NEW YORK (CNNfn) - Networking software maker Novell Inc. warned Tuesday that it will report significantly lower-than-anticipated revenue and earnings for its second fiscal quarter ended April 30.|
Provo, Utah-based Novell (NOVL: Research, Estimates) said after the market close Tuesday that it expects to report total revenue of just over $300 million and earnings of approximately 8 cents per share in the second quarter. That's half of the 16 cents per share that analysts were expecting, according to First Call.
Novell said that its forecast includes the benefit of a $35 million royalty payment from Caldera Systems, most of which came from an antitrust settlement between Caldera Systems and Microsoft. Without that $35 million, Novell would have been close to break-even in the second quarter, the company's management said during a conference call.
Analysts had expected Novell's second-quarter revenue to total about $360 million. Not counting the $35 million royalty payment, Novell's base operations generated about $270 million of revenue in the quarter, $90 million below expectations, said Novell Chief Financial Officer Dennis Raney.
Novell expects to report its second-quarter results on May 23. In its fiscal first quarter, it reported $316 million in revenue and earnings of 13 cents per share. In the second quarter of fiscal 1999, Novell reported $316 million in revenue and earnings of 11 cents per share.
Novell's stock declined 4-9/16 to 13 in after-hours trading, a level that is about 71 percent below its 52-week high of 44-17/32.
Novell makes network and Internet directory software. Its two main products are NetWare 5 and Novell Directory Services. NDS maintains a database of users, applications, and equipment on a network. It controls who has access to various resources on a network and how those resources are allocated.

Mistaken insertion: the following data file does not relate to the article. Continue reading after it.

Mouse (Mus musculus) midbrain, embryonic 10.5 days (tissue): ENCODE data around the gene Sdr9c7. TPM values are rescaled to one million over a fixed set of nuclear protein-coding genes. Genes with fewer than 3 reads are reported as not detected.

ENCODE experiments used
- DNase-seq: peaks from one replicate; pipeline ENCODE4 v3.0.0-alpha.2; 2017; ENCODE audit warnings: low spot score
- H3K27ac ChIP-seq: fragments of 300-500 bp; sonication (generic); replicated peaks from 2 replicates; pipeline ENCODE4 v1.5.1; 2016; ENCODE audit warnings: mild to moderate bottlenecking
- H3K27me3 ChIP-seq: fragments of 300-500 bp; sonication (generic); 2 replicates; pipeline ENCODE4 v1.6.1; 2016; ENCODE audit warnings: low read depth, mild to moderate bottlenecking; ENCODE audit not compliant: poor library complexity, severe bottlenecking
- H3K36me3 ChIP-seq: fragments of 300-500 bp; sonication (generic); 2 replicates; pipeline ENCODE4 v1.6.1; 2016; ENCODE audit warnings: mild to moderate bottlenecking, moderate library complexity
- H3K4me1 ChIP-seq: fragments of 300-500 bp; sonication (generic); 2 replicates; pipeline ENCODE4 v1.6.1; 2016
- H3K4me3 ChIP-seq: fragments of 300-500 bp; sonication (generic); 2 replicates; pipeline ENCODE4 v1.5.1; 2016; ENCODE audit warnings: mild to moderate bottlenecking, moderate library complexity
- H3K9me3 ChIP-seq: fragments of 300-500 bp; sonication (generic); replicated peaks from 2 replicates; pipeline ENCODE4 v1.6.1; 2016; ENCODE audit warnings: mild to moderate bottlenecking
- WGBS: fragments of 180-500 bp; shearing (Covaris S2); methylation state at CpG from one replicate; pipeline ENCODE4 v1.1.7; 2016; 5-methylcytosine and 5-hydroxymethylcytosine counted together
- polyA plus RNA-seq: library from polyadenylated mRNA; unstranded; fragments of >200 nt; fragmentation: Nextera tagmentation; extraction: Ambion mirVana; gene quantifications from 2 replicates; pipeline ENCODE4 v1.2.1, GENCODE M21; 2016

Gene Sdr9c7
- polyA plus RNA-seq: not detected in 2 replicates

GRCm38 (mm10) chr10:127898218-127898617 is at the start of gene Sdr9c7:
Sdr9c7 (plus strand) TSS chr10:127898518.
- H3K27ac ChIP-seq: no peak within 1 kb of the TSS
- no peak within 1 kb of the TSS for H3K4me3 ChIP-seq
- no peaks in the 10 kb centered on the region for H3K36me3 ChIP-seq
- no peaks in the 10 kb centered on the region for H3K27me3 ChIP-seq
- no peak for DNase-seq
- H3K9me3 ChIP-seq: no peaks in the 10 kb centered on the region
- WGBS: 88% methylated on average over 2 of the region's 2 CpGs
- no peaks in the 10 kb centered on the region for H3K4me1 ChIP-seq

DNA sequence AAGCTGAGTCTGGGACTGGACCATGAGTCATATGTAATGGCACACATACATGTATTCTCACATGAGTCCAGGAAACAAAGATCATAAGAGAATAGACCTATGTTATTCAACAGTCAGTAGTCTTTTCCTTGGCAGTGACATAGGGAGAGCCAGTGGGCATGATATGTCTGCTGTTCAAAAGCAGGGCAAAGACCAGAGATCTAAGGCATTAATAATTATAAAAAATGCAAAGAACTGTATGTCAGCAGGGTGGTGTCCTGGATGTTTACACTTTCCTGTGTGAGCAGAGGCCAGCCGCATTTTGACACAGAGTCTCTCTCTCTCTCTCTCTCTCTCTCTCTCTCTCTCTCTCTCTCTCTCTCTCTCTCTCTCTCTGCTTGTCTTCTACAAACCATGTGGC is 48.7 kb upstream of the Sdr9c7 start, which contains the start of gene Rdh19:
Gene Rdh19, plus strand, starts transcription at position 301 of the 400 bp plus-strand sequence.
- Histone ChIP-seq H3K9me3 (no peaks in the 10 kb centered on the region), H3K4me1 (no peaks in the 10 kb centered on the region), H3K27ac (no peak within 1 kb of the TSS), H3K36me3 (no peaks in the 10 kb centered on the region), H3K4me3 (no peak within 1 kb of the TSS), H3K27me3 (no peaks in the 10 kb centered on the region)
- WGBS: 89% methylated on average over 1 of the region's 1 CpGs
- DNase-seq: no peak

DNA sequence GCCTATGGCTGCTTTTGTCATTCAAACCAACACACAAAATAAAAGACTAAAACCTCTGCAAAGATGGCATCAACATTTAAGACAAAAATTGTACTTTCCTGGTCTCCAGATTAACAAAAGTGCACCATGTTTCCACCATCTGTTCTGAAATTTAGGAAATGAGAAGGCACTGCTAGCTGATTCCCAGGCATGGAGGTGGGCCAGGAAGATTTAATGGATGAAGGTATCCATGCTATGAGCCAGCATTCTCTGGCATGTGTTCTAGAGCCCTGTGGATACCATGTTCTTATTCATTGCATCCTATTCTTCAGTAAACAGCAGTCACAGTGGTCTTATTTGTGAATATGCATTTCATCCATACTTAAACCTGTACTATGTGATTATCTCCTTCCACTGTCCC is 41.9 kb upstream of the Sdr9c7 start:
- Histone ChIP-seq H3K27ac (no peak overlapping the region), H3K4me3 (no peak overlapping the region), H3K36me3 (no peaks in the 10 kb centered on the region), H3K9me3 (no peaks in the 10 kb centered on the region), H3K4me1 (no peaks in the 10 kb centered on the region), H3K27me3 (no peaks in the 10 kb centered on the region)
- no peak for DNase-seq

Novell said that the main cause of its earnings shortfall was a "significant decline" in sales to re-sellers of its software. Its large account site-license business also declined. Novell said that managerial and organizational problems in its sales force contributed to the revenue shortfall.
In response to those problems, the company announced Tuesday that it had replaced its sales manager, Ron Heinz, with Nicholas Tiliacos, the president of the Mosaix division of Lucent Corp. Mosaix focuses on customer relationship management software and services.
The introduction of Microsoft's Windows 2000 operating system and growing market interest in the Linux operating system created "uncertainty and delayed sales," Novell said. In addition, many companies that used to re-sell Novell's software to end users are instead hosting applications and then leasing capacity to those end users. Hosting applications for a variety of end users is called being an "application service provider."
"In this fast emerging market, Novell has yet to generate broad awareness and has only begun to make ASP-related investments," the company said in a statement.